Evidence supporting presence of two pacemakers in rat colon

Lídia Plujà, Elena Albertí, Ester Fernández, Hanne Birte Mikkelsen, Lars Thuneberg, Marcel Jiménez
2001 American Journal of Physiology - Gastrointestinal and Liver Physiology  
Intracellular microelectrodes and organ bath techniques were used to study spontaneous cyclic electrical and mechanical activity in the rat colon. Electron microscopy and immunohistochemical studies showed two major populations of interstitial cells of Cajal (ICC): one associated with Auerbach's plexus (ICC-AP) and one with the submuscular plexus (ICC-SMP). The ICC-SMP network partly adhered to the submucosa when removed and was generally strongly damaged after separation of musculature and
more » ... ucosa. Similarly, longitudinal muscle removal severely damaged AP. Two electrical and mechanical activity patterns were recorded: pattern A, low-frequency (0.5-1.5 cycles/min), high-amplitude oscillations; and pattern B, highfrequency (13-15 cycles/min), low-amplitude oscillations. Pattern A was recorded in preparations with intact AP but absent in those without intact AP. Pattern B was recorded in preparations with intact SMP but was absent in those lacking SMP. With full-thickness strips, the superimposed patterns A and B were recorded in circular muscle. When longitudinal muscle mechanical activity was recorded, only pattern A was present. We conclude that two pacemakers regulate rat colonic cyclic activity: the ICC-SMP network (responsible for cyclic slow waves and small-amplitude contractions) and the ICC-AP network (which may drive the cyclic depolarizations responsible for high-amplitude contractions). This is the first report showing consistent slow wave activity in the rodent colon. interstitial cell of Cajal; slow waves; smooth muscle THE MEMBRANE POTENTIAL OF smooth muscle cells from the gastrointestinal tract usually displays rhythmic slow waves. These slow waves correlate with cyclic contractions in many gastrointestinal smooth muscles. For a long time, the cyclic activity was believed to be "myogenic" in origin because neural blockers were not able to modify rhythmicity. Interstitial cells of Cajal (ICC) were described for the first time by Cajal (3). In 1982 (28), it was suggested that ICC were probably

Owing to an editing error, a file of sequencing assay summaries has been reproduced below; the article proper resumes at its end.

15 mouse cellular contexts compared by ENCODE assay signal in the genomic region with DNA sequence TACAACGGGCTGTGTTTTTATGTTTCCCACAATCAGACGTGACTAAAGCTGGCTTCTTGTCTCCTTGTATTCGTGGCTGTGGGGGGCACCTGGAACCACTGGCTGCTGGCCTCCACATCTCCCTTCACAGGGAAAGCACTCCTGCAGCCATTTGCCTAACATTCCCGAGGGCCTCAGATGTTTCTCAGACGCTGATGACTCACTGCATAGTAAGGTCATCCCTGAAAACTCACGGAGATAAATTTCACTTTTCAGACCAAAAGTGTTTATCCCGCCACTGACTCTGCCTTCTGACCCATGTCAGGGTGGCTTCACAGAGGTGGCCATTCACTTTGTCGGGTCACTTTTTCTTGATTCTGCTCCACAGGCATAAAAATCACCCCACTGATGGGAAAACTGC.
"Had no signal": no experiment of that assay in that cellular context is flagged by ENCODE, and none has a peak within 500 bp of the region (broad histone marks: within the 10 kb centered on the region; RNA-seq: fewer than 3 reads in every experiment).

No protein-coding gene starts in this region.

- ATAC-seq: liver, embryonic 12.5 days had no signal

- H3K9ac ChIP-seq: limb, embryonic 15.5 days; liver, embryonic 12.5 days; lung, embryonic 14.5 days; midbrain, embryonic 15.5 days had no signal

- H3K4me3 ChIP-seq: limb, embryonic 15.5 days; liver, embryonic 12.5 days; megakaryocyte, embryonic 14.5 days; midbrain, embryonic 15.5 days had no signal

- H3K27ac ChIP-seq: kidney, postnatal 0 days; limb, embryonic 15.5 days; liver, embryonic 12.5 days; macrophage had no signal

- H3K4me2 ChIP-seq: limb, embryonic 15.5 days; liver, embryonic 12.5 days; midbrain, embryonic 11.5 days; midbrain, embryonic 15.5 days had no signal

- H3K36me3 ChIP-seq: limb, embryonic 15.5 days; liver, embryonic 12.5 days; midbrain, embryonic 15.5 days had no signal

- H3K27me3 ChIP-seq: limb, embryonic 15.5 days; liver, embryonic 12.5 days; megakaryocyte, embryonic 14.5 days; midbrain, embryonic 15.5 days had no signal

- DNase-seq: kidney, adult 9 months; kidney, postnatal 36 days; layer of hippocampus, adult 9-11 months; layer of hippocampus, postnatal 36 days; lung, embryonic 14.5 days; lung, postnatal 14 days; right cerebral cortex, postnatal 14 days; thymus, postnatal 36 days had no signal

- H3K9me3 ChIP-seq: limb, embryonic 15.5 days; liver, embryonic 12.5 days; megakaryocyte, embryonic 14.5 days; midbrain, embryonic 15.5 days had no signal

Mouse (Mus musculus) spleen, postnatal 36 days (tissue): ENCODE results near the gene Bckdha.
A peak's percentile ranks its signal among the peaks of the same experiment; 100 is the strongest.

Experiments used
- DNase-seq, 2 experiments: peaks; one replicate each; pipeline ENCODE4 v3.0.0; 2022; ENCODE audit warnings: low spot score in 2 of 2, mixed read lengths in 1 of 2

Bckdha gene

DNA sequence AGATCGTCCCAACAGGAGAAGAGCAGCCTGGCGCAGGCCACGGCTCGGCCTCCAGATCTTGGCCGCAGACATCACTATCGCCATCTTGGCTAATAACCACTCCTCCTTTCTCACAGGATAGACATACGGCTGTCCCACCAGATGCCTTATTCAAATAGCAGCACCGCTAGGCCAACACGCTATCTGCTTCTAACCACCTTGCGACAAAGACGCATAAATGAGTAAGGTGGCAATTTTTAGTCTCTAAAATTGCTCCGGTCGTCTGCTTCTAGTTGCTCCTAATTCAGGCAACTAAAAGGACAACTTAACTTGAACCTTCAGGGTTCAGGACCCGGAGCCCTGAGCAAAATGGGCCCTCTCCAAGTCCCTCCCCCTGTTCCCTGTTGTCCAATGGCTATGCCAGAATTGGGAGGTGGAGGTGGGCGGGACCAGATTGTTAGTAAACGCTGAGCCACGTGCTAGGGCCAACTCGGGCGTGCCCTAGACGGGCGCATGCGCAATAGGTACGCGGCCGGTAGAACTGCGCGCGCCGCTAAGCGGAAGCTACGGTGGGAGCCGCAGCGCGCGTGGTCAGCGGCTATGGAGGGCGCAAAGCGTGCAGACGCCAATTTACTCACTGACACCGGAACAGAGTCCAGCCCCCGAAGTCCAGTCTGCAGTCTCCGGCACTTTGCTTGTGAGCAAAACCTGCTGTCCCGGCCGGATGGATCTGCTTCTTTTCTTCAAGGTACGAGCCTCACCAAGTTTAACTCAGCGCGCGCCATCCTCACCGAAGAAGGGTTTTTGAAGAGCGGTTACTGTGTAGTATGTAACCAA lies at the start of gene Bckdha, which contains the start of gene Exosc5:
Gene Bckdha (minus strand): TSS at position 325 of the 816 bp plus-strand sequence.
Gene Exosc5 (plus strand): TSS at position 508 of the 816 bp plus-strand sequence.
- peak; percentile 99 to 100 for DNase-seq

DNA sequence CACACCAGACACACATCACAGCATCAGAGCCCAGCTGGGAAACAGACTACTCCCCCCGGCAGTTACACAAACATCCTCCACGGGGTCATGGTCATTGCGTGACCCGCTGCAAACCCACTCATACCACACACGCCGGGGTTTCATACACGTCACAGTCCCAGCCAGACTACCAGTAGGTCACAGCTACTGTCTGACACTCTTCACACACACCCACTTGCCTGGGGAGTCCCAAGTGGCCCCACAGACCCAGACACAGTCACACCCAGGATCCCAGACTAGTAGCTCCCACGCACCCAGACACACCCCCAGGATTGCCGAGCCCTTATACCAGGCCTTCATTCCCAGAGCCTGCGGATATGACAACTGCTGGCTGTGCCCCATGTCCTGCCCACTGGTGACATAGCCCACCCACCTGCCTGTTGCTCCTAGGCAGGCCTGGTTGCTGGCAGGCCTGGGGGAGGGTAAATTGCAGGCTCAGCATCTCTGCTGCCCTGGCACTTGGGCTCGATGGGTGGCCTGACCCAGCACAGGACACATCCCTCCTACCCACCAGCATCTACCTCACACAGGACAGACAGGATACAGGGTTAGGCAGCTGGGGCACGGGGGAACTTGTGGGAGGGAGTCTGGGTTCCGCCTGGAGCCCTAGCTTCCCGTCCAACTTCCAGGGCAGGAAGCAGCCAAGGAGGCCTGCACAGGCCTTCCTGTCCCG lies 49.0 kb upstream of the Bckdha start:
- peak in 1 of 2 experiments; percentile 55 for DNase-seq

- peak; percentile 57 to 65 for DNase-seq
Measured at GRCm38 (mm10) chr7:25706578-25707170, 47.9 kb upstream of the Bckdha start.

doi:10.1152/ajpgi.2001.281.1.g255 pmid:11408279 fatcat:3naad37t3nbbjkvwftqk5am4ey